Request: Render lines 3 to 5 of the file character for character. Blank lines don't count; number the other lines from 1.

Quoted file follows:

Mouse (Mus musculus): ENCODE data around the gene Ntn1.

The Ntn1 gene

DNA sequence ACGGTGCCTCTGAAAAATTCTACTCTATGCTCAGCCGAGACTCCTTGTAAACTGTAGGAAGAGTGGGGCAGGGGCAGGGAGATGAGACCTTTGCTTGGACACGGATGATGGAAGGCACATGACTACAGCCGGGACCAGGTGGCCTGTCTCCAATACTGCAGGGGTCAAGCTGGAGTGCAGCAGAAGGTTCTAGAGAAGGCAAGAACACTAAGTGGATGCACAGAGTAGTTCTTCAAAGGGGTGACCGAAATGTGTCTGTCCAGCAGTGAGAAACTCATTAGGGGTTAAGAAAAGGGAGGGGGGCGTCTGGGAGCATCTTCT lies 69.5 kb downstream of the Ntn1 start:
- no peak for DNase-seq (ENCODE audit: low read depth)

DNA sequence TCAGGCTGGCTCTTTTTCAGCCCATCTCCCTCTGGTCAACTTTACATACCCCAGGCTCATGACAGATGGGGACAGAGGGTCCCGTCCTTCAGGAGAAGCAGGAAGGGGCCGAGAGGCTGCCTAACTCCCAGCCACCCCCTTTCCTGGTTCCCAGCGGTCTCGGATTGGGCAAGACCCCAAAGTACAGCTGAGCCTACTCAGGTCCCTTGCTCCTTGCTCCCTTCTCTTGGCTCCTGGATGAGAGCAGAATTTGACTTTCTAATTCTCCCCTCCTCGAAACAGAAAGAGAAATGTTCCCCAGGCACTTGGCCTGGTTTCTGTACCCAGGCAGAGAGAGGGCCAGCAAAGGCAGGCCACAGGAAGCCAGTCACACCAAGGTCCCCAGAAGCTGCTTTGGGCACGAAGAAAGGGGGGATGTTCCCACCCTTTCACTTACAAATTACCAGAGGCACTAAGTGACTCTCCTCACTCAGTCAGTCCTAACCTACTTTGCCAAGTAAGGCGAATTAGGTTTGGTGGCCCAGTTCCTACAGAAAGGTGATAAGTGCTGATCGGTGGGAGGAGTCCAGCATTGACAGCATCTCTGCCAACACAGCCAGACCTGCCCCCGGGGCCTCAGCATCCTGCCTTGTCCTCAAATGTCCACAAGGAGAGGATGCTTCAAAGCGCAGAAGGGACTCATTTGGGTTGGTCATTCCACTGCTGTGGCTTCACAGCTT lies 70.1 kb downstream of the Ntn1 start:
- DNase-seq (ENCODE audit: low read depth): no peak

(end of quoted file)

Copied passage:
DNA sequence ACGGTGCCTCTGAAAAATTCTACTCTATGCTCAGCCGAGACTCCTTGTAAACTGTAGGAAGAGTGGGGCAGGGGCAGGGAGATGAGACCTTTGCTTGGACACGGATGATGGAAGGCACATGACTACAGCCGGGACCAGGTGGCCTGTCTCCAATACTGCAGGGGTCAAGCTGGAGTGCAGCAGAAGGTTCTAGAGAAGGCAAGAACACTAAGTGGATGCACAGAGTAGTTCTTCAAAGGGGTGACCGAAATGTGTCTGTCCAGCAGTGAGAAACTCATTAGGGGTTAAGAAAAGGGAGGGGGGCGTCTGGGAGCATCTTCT lies 69.5 kb downstream of the Ntn1 start:
- no peak for DNase-seq (ENCODE audit: low read depth)

DNA sequence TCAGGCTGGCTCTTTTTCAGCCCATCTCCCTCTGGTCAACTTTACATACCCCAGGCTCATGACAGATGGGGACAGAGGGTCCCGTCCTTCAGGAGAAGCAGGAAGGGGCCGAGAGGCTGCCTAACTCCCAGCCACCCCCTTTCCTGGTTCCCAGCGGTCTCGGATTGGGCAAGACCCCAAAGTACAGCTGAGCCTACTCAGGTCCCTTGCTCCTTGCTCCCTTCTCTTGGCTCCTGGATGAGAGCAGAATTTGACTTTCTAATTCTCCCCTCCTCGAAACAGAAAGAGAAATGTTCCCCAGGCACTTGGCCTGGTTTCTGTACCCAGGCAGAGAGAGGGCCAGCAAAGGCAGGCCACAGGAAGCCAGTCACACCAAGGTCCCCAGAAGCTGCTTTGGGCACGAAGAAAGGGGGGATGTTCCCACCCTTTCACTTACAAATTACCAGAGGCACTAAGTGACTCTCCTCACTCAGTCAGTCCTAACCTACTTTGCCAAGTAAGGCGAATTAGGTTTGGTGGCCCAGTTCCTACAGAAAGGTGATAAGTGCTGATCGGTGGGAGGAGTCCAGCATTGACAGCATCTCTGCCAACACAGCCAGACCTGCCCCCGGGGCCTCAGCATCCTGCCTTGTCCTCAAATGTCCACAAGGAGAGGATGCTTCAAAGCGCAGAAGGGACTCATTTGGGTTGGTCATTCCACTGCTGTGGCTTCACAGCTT lies 70.1 kb downstream of the Ntn1 start: